Colonization of Venus

From Wikipedia, the free encyclopedia
Jump to: navigation, search
Venus in real colour, captured by Mariner 10

The colonization of Venus has been a subject of many works of science fiction since before the dawn of spaceflight, and is still discussed from both a fictional and a scientific standpoint. However, with the discovery of Venus's extremely hostile surface environment, attention has largely shifted towards the colonization of the Moon and Mars instead.

Reasons for colonization[edit]

Main article: Space colonization

Space colonization is a step beyond space exploration, and implies the permanent or long-term presence of humans in an environment outside Earth. Colonization of space is claimed to be the best way to ensure the survival of humans as a species.[1] Other reasons for colonizing space include economic interests, long-term scientific research best carried out by humans as opposed to robotic probes, and sheer curiosity. Venus is the second largest terrestrial planet and Earth's closest neighbour, which makes it a potential target.

Advantages[edit]

Space colonization
Scale representations of Venus and the Earth shown next to each other. Venus is only slightly smaller

Venus has certain similarities to Earth which, if not for the hostile conditions, might make colonization easier in many respects in comparison with other possible destinations. These similarities, and its proximity, have led Venus to be called Earth's "sister planet".

At present it has not been established whether the gravity of Mars, 0.38 times that of the Earth, would be sufficient to avoid bone decalcification and loss of muscle tone experienced by astronauts living in an environment of microgravity. In contrast, Venus is close in size and mass to the Earth, resulting in a similar surface gravity (0.904 g) which would likely be sufficient to prevent the health problems associated with weightlessness. Most other space exploration and colonization plans face concerns about the damaging effect of long-term exposure to fractional g or zero gravity on the human musculoskeletal system.

Venus's relative proximity makes transportation and communications easier than for most other locations in the solar system. With current propulsion systems, launch windows to Venus occur every 584 days,[2] compared to the 780 days for Mars.[3] Flight time is also somewhat shorter; the Venus Express probe that arrived at Venus in April 2006 spent slightly over five months en route, compared to nearly six months for Mars Express. This is because at closest approach, Venus is 40 million km from Earth (approximated by perihelion of Earth minus aphelion of Venus) compared to 55 million km for Mars (approximated by perihelion of Mars minus aphelion of Earth) making Venus the closest planet to Earth.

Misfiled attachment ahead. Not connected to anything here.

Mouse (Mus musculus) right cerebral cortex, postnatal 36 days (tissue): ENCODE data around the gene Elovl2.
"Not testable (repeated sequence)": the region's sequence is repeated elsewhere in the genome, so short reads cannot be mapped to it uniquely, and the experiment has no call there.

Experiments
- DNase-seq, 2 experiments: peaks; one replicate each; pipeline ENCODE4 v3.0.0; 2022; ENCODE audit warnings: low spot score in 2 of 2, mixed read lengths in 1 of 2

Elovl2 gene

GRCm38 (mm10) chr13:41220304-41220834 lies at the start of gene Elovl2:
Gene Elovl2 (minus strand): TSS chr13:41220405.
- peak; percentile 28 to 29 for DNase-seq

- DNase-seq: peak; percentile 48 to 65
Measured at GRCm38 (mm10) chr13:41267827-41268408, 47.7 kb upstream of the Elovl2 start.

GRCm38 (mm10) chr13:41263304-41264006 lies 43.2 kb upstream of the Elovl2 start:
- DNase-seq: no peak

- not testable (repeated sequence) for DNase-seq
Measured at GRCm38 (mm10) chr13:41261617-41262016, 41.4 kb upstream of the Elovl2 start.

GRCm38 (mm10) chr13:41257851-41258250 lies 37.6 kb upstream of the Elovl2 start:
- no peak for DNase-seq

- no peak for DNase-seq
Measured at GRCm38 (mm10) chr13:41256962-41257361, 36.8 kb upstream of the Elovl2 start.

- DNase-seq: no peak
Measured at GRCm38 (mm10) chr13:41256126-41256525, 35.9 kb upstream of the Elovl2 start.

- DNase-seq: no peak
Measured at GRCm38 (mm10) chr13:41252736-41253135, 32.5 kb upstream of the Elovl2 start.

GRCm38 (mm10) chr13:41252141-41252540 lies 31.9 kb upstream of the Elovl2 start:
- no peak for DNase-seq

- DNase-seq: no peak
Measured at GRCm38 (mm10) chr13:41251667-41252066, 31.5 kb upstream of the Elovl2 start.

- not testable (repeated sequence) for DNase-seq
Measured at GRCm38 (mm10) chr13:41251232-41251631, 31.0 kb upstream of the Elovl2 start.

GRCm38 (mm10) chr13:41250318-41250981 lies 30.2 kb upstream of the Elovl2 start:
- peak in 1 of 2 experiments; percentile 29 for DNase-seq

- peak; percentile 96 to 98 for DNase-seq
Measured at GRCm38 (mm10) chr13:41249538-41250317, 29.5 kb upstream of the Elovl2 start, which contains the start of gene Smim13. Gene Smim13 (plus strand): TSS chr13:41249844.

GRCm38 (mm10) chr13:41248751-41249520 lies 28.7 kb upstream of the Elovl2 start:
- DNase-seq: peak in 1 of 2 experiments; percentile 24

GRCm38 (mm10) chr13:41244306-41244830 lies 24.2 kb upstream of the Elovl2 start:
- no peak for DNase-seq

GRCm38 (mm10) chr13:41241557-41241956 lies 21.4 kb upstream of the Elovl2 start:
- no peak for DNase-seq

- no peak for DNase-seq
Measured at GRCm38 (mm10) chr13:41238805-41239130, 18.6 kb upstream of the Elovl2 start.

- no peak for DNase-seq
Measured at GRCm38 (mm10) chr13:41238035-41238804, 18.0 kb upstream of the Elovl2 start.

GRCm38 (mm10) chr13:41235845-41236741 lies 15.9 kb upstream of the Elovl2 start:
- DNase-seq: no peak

Difficulties[edit]

Air pressure on Venus, beginning at a pressure on the surface 90 times that of Earth and reaching a single bar by 50 kilometres

Venus also presents several significant challenges to human colonization. Surface conditions on Venus are difficult to deal with: the temperature at the equator averages around 450 °C (842 °F), higher than the melting point of lead. The atmospheric pressure on the surface is also at least ninety times greater than on Earth, which is equivalent to the pressure experienced under a kilometer of water. These conditions have caused missions to the surface to be extremely brief: the Soviet Venera 5 and Venera 6 probes were crushed by high pressure while still 18 km above the surface. Following landers such as Venera 7 and Venera 8 succeeded in transmitting data after reaching the surface, but these missions were brief as well, surviving no more than a single hour on the surface.

Furthermore, water, in any form, is almost entirely absent from Venus. The atmosphere is devoid of molecular oxygen and is primarily carbon dioxide. In addition, the visible clouds are composed of corrosive sulfuric acid and sulfur dioxide vapor.

Exploration and research[edit]

Due to the planet's hostile environment, Venus has not been studied as much as objects such as the Moon and Mars, and it is extremely unlikely that research would be conducted with a view to a human mission to the planet. The probe Venus Express has been in polar orbit around the planet since 2006, but other low-cost missions have been proposed to further explore the planet's atmosphere, as the area 50 kilometres above the surface where gas pressure is at the same level as Earth has not yet been explored.

Aerostat habitats and floating cities[edit]

Hypothetical floating outpost studying colonization of Venus around 50 km above the surface supported by a torus full of hydrogen